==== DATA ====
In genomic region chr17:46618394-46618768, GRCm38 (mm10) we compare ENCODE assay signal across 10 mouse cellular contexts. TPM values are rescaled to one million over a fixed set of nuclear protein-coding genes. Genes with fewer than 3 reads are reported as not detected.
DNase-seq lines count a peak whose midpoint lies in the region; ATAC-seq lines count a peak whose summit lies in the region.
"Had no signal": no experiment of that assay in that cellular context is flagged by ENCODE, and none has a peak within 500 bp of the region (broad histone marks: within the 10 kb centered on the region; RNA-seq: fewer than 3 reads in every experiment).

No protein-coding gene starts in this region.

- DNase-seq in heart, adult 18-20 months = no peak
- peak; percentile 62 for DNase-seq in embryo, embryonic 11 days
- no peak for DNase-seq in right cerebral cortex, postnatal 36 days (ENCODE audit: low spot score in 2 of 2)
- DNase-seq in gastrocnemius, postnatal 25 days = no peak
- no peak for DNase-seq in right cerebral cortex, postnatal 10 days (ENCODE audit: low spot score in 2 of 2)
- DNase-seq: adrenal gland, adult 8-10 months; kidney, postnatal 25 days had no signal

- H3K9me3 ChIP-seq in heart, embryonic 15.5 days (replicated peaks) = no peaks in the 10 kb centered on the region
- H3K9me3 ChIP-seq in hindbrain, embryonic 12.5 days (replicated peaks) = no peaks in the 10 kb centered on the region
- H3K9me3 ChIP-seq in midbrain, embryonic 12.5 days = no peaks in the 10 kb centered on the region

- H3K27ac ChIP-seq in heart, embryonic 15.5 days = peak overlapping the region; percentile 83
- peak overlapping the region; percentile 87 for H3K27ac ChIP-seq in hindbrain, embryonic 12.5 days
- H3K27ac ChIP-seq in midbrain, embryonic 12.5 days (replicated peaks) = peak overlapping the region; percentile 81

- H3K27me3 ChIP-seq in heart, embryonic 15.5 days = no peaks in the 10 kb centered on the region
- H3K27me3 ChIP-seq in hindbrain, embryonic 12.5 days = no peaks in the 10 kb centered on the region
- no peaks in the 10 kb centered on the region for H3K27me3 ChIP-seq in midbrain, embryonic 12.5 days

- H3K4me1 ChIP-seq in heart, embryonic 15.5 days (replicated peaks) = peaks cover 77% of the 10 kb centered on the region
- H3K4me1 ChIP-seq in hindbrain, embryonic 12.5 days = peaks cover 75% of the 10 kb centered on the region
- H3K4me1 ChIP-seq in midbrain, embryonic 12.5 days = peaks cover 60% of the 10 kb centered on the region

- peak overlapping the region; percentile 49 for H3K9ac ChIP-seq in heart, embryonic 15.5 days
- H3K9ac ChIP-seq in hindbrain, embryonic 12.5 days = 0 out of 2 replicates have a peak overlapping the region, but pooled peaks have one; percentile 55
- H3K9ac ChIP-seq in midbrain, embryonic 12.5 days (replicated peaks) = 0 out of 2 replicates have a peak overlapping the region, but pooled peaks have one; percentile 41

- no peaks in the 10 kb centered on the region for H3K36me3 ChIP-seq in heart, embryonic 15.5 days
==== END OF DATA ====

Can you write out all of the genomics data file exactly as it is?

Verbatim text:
In genomic region chr17:46618394-46618768, GRCm38 (mm10) we compare ENCODE assay signal across 10 mouse cellular contexts. TPM values are rescaled to one million over a fixed set of nuclear protein-coding genes. Genes with fewer than 3 reads are reported as not detected.
DNase-seq lines count a peak whose midpoint lies in the region; ATAC-seq lines count a peak whose summit lies in the region.
"Had no signal": no experiment of that assay in that cellular context is flagged by ENCODE, and none has a peak within 500 bp of the region (broad histone marks: within the 10 kb centered on the region; RNA-seq: fewer than 3 reads in every experiment).

No protein-coding gene starts in this region.

- DNase-seq in heart, adult 18-20 months = no peak
- peak; percentile 62 for DNase-seq in embryo, embryonic 11 days
- no peak for DNase-seq in right cerebral cortex, postnatal 36 days (ENCODE audit: low spot score in 2 of 2)
- DNase-seq in gastrocnemius, postnatal 25 days = no peak
- no peak for DNase-seq in right cerebral cortex, postnatal 10 days (ENCODE audit: low spot score in 2 of 2)
- DNase-seq: adrenal gland, adult 8-10 months; kidney, postnatal 25 days had no signal

- H3K9me3 ChIP-seq in heart, embryonic 15.5 days (replicated peaks) = no peaks in the 10 kb centered on the region
- H3K9me3 ChIP-seq in hindbrain, embryonic 12.5 days (replicated peaks) = no peaks in the 10 kb centered on the region
- H3K9me3 ChIP-seq in midbrain, embryonic 12.5 days = no peaks in the 10 kb centered on the region

- H3K27ac ChIP-seq in heart, embryonic 15.5 days = peak overlapping the region; percentile 83
- peak overlapping the region; percentile 87 for H3K27ac ChIP-seq in hindbrain, embryonic 12.5 days
- H3K27ac ChIP-seq in midbrain, embryonic 12.5 days (replicated peaks) = peak overlapping the region; percentile 81

- H3K27me3 ChIP-seq in heart, embryonic 15.5 days = no peaks in the 10 kb centered on the region
- H3K27me3 ChIP-seq in hindbrain, embryonic 12.5 days = no peaks in the 10 kb centered on the region
- no peaks in the 10 kb centered on the region for H3K27me3 ChIP-seq in midbrain, embryonic 12.5 days

- H3K4me1 ChIP-seq in heart, embryonic 15.5 days (replicated peaks) = peaks cover 77% of the 10 kb centered on the region
- H3K4me1 ChIP-seq in hindbrain, embryonic 12.5 days = peaks cover 75% of the 10 kb centered on the region
- H3K4me1 ChIP-seq in midbrain, embryonic 12.5 days = peaks cover 60% of the 10 kb centered on the region

- peak overlapping the region; percentile 49 for H3K9ac ChIP-seq in heart, embryonic 15.5 days
- H3K9ac ChIP-seq in hindbrain, embryonic 12.5 days = 0 out of 2 replicates have a peak overlapping the region, but pooled peaks have one; percentile 55
- H3K9ac ChIP-seq in midbrain, embryonic 12.5 days (replicated peaks) = 0 out of 2 replicates have a peak overlapping the region, but pooled peaks have one; percentile 41

- no peaks in the 10 kb centered on the region for H3K36me3 ChIP-seq in heart, embryonic 15.5 days